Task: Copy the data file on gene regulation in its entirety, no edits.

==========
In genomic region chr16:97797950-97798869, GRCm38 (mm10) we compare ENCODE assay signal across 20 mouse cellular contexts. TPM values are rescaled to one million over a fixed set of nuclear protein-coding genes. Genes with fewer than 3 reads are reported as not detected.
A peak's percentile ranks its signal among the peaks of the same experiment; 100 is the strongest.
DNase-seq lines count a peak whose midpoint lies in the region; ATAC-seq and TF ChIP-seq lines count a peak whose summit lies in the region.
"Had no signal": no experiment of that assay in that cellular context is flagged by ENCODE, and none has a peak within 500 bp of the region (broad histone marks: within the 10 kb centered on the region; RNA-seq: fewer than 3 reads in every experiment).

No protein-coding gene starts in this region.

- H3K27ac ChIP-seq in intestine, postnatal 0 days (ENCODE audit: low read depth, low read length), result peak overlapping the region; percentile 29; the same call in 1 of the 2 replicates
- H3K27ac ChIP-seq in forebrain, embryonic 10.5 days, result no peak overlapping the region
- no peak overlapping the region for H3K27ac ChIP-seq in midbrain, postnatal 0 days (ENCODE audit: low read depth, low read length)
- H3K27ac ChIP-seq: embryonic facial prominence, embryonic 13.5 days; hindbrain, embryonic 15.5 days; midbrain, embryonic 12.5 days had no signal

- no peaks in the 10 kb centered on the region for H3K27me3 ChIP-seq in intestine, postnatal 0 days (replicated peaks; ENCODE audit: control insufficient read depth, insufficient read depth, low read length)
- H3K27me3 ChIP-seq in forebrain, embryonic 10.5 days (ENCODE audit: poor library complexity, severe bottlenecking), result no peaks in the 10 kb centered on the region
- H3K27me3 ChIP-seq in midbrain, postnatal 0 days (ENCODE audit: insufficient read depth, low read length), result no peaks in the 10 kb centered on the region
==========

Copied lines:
In genomic region chr16:97797950-97798869, GRCm38 (mm10) we compare ENCODE assay signal across 20 mouse cellular contexts. TPM values are rescaled to one million over a fixed set of nuclear protein-coding genes. Genes with fewer than 3 reads are reported as not detected.
A peak's percentile ranks its signal among the peaks of the same experiment; 100 is the strongest.
DNase-seq lines count a peak whose midpoint lies in the region; ATAC-seq and TF ChIP-seq lines count a peak whose summit lies in the region.
"Had no signal": no experiment of that assay in that cellular context is flagged by ENCODE, and none has a peak within 500 bp of the region (broad histone marks: within the 10 kb centered on the region; RNA-seq: fewer than 3 reads in every experiment).

No protein-coding gene starts in this region.

- H3K27ac ChIP-seq in intestine, postnatal 0 days (ENCODE audit: low read depth, low read length), result peak overlapping the region; percentile 29; the same call in 1 of the 2 replicates
- H3K27ac ChIP-seq in forebrain, embryonic 10.5 days, result no peak overlapping the region
- no peak overlapping the region for H3K27ac ChIP-seq in midbrain, postnatal 0 days (ENCODE audit: low read depth, low read length)
- H3K27ac ChIP-seq: embryonic facial prominence, embryonic 13.5 days; hindbrain, embryonic 15.5 days; midbrain, embryonic 12.5 days had no signal

- no peaks in the 10 kb centered on the region for H3K27me3 ChIP-seq in intestine, postnatal 0 days (replicated peaks; ENCODE audit: control insufficient read depth, insufficient read depth, low read length)
- H3K27me3 ChIP-seq in forebrain, embryonic 10.5 days (ENCODE audit: poor library complexity, severe bottlenecking), result no peaks in the 10 kb centered on the region
- H3K27me3 ChIP-seq in midbrain, postnatal 0 days (ENCODE audit: insufficient read depth, low read length), result no peaks in the 10 kb centered on the region